Have you ever encountered the #N/A, #REF!, #NAME?, #DIV/0!, #NULL!, #VALUE! or #NUM! errors in Excel? Learn more about these errors and how to avoid them in simple terms.
Why does Excel show #N/A, #REF!, #NAME?, #DIV/0!, #NULL!, #VALUE! or #NUM! errors?
The #NAME error is generated when a cell tries to reference a non-existent cell call a non-existent function. If you enter a formula that does not exist in Excel, say =getmeburger(), you will get the #NAME? error. Check if the function name has been spelled correctly and that the formula is a valid formula.
When a cell tries to reference a cell that can’t be located on the spreadsheet either due to deletion or having been overwritten by pasting by a user or a VBA code, it can result in a #REF! error. If you get the #REF Error, try checking if the cell is using a non-existent cell.
If the denominator in a fraction evaluates to 0, Excel will show the #DIV/0 error. Copy the denominator separately to another cell and check out why is causing to evaluate to 0.
An invalid value or wrong number of values being specified as argument to a function can cause a cell to show the #VALUE! error. For example entering =if(“a”,1,0) will result in a #VALUE! error. Check for arguments to the function and see if they are of the same format (text, number) that the formula expects.
Entering a non-numeric argument to a function that expects a numeric value. A function or a value that evaluates to a numeric value beyond the Excel’s capabilities to handle. Result of a function that could not find a valid value in spite multiple iterations.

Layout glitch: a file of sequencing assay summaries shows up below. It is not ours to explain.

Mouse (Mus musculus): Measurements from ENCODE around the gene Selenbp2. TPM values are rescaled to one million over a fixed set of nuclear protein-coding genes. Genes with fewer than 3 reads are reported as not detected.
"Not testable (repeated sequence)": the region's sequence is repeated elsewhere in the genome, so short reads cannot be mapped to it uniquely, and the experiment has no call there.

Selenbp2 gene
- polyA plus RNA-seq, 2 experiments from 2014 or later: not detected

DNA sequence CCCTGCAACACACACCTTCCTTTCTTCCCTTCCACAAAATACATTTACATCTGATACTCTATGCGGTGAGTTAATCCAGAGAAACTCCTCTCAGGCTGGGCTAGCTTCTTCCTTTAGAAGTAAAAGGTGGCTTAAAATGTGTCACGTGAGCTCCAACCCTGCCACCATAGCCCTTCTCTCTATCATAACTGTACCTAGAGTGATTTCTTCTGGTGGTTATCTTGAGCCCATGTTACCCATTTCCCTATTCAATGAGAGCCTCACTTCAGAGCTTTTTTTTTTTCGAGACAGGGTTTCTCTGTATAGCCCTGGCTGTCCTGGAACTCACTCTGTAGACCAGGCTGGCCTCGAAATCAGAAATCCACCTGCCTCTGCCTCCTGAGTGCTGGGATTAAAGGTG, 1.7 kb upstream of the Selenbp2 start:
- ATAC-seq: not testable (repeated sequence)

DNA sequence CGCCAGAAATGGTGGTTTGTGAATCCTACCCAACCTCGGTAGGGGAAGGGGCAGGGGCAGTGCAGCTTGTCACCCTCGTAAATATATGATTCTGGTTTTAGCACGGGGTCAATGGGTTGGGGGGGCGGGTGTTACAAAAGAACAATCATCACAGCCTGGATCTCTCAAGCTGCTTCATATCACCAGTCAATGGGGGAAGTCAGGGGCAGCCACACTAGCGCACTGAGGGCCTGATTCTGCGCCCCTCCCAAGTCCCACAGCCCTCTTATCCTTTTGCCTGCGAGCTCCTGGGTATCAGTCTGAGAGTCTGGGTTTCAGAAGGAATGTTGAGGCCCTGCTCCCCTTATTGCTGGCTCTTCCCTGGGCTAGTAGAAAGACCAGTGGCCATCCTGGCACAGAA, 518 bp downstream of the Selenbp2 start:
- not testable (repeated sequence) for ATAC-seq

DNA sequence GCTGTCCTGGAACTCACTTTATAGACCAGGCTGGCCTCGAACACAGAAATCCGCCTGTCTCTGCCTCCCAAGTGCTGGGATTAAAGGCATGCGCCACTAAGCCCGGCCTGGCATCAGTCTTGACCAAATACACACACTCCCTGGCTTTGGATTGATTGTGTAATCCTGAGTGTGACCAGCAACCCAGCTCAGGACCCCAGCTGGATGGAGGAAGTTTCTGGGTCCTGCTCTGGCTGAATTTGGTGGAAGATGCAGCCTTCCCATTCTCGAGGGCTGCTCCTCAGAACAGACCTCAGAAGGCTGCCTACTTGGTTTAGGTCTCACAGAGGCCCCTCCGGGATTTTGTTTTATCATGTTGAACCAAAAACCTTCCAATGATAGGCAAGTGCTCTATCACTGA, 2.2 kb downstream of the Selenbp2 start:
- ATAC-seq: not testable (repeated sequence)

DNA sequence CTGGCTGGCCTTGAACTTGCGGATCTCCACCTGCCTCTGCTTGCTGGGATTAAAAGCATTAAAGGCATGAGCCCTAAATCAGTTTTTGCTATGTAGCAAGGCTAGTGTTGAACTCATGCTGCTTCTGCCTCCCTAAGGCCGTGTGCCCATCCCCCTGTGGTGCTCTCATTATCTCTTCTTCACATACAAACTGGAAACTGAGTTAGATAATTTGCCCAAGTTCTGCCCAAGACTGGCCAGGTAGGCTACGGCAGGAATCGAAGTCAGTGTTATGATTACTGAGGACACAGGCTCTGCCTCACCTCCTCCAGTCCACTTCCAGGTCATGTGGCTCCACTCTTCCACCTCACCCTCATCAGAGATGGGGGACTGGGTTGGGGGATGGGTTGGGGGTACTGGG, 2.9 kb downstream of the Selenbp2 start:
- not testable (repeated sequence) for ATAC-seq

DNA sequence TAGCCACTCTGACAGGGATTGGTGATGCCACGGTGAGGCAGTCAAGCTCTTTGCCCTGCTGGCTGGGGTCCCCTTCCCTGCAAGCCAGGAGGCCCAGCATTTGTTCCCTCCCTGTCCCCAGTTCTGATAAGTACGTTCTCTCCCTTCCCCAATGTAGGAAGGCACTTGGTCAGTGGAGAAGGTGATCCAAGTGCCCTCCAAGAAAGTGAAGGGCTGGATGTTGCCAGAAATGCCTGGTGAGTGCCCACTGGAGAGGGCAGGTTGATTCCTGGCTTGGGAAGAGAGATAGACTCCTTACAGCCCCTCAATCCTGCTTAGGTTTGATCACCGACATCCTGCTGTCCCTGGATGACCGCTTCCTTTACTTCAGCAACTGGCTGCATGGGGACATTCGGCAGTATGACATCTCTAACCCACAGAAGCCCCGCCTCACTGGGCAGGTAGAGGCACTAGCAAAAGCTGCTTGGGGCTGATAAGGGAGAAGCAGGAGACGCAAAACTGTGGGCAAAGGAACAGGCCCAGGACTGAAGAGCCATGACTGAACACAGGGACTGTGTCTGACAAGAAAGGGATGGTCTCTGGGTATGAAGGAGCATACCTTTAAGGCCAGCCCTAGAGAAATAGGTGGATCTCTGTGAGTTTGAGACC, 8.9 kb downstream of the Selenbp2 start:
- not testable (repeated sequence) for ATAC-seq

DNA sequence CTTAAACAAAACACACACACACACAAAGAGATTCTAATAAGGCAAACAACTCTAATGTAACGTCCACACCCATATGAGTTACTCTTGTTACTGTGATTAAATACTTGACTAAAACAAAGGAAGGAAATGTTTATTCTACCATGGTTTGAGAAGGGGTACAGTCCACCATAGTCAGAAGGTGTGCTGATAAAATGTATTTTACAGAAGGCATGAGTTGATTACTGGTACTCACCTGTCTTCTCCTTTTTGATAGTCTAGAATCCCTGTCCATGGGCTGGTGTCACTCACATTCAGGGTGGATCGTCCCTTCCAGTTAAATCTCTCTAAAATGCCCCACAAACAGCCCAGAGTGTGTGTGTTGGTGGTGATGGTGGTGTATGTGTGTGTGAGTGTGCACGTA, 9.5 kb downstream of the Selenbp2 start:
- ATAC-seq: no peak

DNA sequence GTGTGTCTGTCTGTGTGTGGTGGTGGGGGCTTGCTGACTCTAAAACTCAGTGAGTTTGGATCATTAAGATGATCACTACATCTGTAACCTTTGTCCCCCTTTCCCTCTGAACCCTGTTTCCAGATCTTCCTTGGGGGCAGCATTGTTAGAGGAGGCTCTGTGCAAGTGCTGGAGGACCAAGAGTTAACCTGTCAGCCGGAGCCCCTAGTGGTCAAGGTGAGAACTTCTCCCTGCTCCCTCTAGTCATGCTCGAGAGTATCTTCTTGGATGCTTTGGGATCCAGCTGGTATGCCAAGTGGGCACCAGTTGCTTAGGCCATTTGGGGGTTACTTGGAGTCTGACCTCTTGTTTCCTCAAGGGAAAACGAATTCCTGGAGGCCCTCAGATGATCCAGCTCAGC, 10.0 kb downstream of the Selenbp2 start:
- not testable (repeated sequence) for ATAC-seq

A generic error code indicating all other result code not represented by any of the above error codes. Indicates missing data, non-existent function name, providing wrong values as arguments to functions etc. Most frequently indicates that the value that you are trying to find/match does not exist.
How to avoid printing errors In Excel
Select the worksheet that you would like to print. Click Page Setup on the menubar and then click the Sheet tab. Select the Print tab and in the Cell errors box, chose
How to hide display of errors in Excel
Select a cell (Let’s take cell A1 for example). Click on ‘Format’ -> ‘Conditional Formatting’ on the menubar. Choose ‘Formula Is’ and enter =ISERROR(A1) as formula in the next box. Click on format and choose white as the font color. Click ok. This will prevent errors from showing up when users go through your workbook. Apply the same format to all cells that can result in an error.
How to check errors in Excel
Simply enclose the formula that can potentially generate an error in an =ISERROR(condition) formula. Use it along with the IF function like =IF(ISERROR(condition),””,condition). This way, even if an error occurs, the cell will show nothing though it would work well under all other conditions.